- Industries Served
- Materials Handled
In 1988, concern over the effects of a major earthquake or drought in southern California prompted the San Diego Water Authority to establish a $1.2 billion Capitol Improvement Program intended to help protect the region’s $117 billion economy. The biggest part of the program is the Authority’s $827 million Emergency Storage Project, designed to substantially increase the amount of stored water available in the county. One of the first and largest components of the overall water storage project is the Olivenhain Dam and Reservoir. When completed, the Olivenhain Reservoir will ensure that San Diego County has up to 24,000 acre-feet of water ready to use in the event of an emergency. In 2001, when construction began, Cyclonaire Corporation became a key player in the rush to get the dam built within one year.
Kiewit of Omaha, Nebraska, one of North America’s oldest and largest construction companies, was selected as general contractor for this massive project. Con-E-Co of Blair, Nebraska, was chosen to build the on-site batch plant that would supply Kiewit with the 1.4 million cubic yards of concrete needed to complete the structure. Cyclonaire had worked with Kiewit on other major projects and was selected to provide the equipment needed to unload the supply trucks and to convey materials from storage to the batch plant.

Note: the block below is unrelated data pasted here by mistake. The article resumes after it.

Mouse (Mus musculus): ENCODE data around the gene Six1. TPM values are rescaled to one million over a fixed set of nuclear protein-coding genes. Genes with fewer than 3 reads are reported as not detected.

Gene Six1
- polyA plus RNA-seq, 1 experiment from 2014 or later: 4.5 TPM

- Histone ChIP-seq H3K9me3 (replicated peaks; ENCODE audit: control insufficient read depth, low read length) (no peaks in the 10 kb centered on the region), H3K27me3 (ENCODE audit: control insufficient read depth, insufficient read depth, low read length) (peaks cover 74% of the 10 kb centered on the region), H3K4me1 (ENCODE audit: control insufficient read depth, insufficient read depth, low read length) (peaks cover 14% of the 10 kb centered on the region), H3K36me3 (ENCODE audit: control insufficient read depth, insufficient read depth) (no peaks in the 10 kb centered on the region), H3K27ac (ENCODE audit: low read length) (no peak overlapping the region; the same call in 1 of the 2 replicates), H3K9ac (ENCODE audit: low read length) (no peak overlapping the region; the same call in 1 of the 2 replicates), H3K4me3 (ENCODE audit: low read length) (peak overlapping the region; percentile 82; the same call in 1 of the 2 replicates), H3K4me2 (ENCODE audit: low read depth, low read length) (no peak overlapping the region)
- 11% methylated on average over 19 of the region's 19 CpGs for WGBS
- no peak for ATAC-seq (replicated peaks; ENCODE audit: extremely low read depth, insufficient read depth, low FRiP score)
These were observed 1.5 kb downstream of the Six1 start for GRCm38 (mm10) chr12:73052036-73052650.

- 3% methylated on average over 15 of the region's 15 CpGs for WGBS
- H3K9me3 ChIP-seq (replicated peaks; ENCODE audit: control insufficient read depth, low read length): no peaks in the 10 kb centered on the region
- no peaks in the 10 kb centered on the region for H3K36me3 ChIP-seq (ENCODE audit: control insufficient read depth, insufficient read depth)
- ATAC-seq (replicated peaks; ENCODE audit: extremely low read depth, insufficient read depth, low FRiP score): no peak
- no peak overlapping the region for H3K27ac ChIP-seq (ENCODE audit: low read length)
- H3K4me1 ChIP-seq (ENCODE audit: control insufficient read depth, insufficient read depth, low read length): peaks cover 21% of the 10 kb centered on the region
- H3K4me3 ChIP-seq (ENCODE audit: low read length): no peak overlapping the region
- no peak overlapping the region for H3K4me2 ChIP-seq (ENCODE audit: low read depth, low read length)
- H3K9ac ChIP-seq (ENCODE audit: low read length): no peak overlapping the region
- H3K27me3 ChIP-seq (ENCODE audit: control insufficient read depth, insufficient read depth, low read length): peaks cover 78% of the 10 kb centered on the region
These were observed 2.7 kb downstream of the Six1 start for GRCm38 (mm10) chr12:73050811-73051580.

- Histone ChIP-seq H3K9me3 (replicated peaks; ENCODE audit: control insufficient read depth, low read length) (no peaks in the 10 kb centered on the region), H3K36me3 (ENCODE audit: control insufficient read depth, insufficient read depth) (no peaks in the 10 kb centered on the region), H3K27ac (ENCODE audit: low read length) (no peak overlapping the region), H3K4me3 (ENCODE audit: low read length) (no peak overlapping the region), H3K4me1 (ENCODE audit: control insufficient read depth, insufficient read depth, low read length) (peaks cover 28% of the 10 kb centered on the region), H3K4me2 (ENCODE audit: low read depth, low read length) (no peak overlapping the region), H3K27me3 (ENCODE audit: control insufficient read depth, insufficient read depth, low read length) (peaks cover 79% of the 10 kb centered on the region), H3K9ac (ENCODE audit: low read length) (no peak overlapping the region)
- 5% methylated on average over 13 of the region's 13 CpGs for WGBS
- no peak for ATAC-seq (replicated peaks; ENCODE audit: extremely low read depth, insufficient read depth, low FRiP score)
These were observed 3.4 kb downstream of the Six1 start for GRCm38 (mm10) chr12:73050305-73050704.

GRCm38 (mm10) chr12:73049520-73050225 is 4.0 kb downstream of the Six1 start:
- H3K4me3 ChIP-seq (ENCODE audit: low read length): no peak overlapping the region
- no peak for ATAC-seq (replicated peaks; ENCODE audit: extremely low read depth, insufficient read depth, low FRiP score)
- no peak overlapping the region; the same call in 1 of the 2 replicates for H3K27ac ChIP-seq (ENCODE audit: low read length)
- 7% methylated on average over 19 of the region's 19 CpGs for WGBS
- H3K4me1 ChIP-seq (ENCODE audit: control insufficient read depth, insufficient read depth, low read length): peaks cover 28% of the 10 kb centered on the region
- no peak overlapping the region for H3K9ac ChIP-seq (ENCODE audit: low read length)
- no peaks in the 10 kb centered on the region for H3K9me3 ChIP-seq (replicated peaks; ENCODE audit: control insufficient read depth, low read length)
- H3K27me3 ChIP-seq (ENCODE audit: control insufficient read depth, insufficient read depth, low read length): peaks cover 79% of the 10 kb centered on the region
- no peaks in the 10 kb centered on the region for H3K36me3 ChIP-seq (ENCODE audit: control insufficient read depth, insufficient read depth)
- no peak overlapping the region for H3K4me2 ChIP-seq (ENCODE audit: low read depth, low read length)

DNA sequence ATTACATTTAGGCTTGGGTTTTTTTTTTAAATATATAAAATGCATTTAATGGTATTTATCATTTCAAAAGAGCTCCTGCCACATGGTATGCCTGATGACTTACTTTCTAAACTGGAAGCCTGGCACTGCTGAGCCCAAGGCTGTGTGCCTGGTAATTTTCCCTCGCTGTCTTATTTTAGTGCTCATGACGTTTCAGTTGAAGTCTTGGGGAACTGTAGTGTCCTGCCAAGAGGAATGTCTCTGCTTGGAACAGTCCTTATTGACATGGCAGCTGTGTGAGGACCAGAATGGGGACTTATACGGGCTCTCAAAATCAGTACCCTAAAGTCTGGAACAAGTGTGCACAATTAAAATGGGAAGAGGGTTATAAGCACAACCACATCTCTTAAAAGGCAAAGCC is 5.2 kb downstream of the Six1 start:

Actual construction was not cleared to start until October 2001; nevertheless, the San Diego Water Authority set the project completion date for mid-summer 2003. So the work had to be finished on a fast-track schedule. The dam’s engineering specifications called for Olivenhain to be the first roller-compacted concrete (RCC) dam in California. Roller-compacted concrete is similar to regular concrete but offers several advantages for dam construction. It is less expensive, requires less water, and generates less heat as it cures. A roller-compacted concrete dam is as strong as a conventional concrete dam and can withstand natural disasters equally well. What’s more, it can be built in one-third to one-half the time. But roller-compacted concrete must be applied in layers and requires uninterrupted pouring to allow for proper bonding of the layers. So the method of construction presented a significant hurdle in an already demanding timetable.
The Olivenhain location contributed two other time-related problems. First, the only road to the construction site ran through a residential area located in a narrow canyon. Consequently, environmental considerations demanded that the transport and unloading of raw materials be done only on weekdays during daytime hours— Monday through Friday between 7 a.m. and 4 p.m. Unloading enough truckloads of fly ash and cement to sustain production would require tight thirty-minute cycles between hookup and departure. Second, because daytime temperatures in the area could reach 100° F, processing and pouring the roller-compacted concrete could only be done during the night and the coolest times of the day to allow it to cure properly.
Time pressure demanded that specially designed high-performance equipment be used. Granite quarried on site would be crushed to various sizes and supply the aggregate for the concrete, but the cement and fly ash would be hauled in. With those deliveries restricted to nine hours a day five days a week, trucks had to be unloaded very rapidly to supply the seven-day construction schedule. Significant on-site storage was also needed. With the processing and pouring of the concrete limited to about sixteen continuous hours a day, high-capacity material conveying and mixing would be required.